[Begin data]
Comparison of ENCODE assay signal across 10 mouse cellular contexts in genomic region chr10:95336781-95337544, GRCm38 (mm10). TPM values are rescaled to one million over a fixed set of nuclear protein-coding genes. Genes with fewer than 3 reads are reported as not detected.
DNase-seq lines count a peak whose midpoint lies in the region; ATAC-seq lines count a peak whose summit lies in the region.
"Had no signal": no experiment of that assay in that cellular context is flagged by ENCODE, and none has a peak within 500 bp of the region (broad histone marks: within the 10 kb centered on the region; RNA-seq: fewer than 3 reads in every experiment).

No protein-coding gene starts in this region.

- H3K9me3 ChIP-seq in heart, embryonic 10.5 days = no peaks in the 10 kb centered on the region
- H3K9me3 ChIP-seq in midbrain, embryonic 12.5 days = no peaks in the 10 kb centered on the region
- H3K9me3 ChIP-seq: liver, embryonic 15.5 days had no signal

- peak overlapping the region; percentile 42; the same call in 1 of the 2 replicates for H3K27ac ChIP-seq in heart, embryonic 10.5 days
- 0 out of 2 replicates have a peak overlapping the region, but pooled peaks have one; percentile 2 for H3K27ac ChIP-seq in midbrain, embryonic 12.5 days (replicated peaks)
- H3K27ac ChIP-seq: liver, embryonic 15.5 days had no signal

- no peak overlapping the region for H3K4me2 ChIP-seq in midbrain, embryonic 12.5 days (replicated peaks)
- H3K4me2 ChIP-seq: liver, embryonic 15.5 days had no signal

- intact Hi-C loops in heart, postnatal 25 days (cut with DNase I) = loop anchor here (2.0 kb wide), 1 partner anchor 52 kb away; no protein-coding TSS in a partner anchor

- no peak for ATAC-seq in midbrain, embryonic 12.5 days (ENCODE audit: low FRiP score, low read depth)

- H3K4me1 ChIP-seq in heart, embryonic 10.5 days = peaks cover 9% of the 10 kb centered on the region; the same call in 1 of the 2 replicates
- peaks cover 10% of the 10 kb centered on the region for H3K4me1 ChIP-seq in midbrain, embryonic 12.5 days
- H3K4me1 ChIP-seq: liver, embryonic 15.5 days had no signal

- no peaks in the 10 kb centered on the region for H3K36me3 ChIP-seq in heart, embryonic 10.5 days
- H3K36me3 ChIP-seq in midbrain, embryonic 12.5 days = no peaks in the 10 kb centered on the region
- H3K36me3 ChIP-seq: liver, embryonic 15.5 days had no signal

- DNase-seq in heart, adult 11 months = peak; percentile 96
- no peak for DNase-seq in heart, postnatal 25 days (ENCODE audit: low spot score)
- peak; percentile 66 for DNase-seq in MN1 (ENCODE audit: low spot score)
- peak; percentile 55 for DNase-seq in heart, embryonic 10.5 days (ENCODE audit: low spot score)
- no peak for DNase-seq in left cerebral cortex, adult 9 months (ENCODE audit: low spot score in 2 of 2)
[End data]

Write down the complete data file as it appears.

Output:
Comparison of ENCODE assay signal across 10 mouse cellular contexts in genomic region chr10:95336781-95337544, GRCm38 (mm10). TPM values are rescaled to one million over a fixed set of nuclear protein-coding genes. Genes with fewer than 3 reads are reported as not detected.
DNase-seq lines count a peak whose midpoint lies in the region; ATAC-seq lines count a peak whose summit lies in the region.
"Had no signal": no experiment of that assay in that cellular context is flagged by ENCODE, and none has a peak within 500 bp of the region (broad histone marks: within the 10 kb centered on the region; RNA-seq: fewer than 3 reads in every experiment).

No protein-coding gene starts in this region.

- H3K9me3 ChIP-seq in heart, embryonic 10.5 days = no peaks in the 10 kb centered on the region
- H3K9me3 ChIP-seq in midbrain, embryonic 12.5 days = no peaks in the 10 kb centered on the region
- H3K9me3 ChIP-seq: liver, embryonic 15.5 days had no signal

- peak overlapping the region; percentile 42; the same call in 1 of the 2 replicates for H3K27ac ChIP-seq in heart, embryonic 10.5 days
- 0 out of 2 replicates have a peak overlapping the region, but pooled peaks have one; percentile 2 for H3K27ac ChIP-seq in midbrain, embryonic 12.5 days (replicated peaks)
- H3K27ac ChIP-seq: liver, embryonic 15.5 days had no signal

- no peak overlapping the region for H3K4me2 ChIP-seq in midbrain, embryonic 12.5 days (replicated peaks)
- H3K4me2 ChIP-seq: liver, embryonic 15.5 days had no signal

- intact Hi-C loops in heart, postnatal 25 days (cut with DNase I) = loop anchor here (2.0 kb wide), 1 partner anchor 52 kb away; no protein-coding TSS in a partner anchor

- no peak for ATAC-seq in midbrain, embryonic 12.5 days (ENCODE audit: low FRiP score, low read depth)

- H3K4me1 ChIP-seq in heart, embryonic 10.5 days = peaks cover 9% of the 10 kb centered on the region; the same call in 1 of the 2 replicates
- peaks cover 10% of the 10 kb centered on the region for H3K4me1 ChIP-seq in midbrain, embryonic 12.5 days
- H3K4me1 ChIP-seq: liver, embryonic 15.5 days had no signal

- no peaks in the 10 kb centered on the region for H3K36me3 ChIP-seq in heart, embryonic 10.5 days
- H3K36me3 ChIP-seq in midbrain, embryonic 12.5 days = no peaks in the 10 kb centered on the region
- H3K36me3 ChIP-seq: liver, embryonic 15.5 days had no signal

- DNase-seq in heart, adult 11 months = peak; percentile 96
- no peak for DNase-seq in heart, postnatal 25 days (ENCODE audit: low spot score)
- peak; percentile 66 for DNase-seq in MN1 (ENCODE audit: low spot score)
- peak; percentile 55 for DNase-seq in heart, embryonic 10.5 days (ENCODE audit: low spot score)
- no peak for DNase-seq in left cerebral cortex, adult 9 months (ENCODE audit: low spot score in 2 of 2)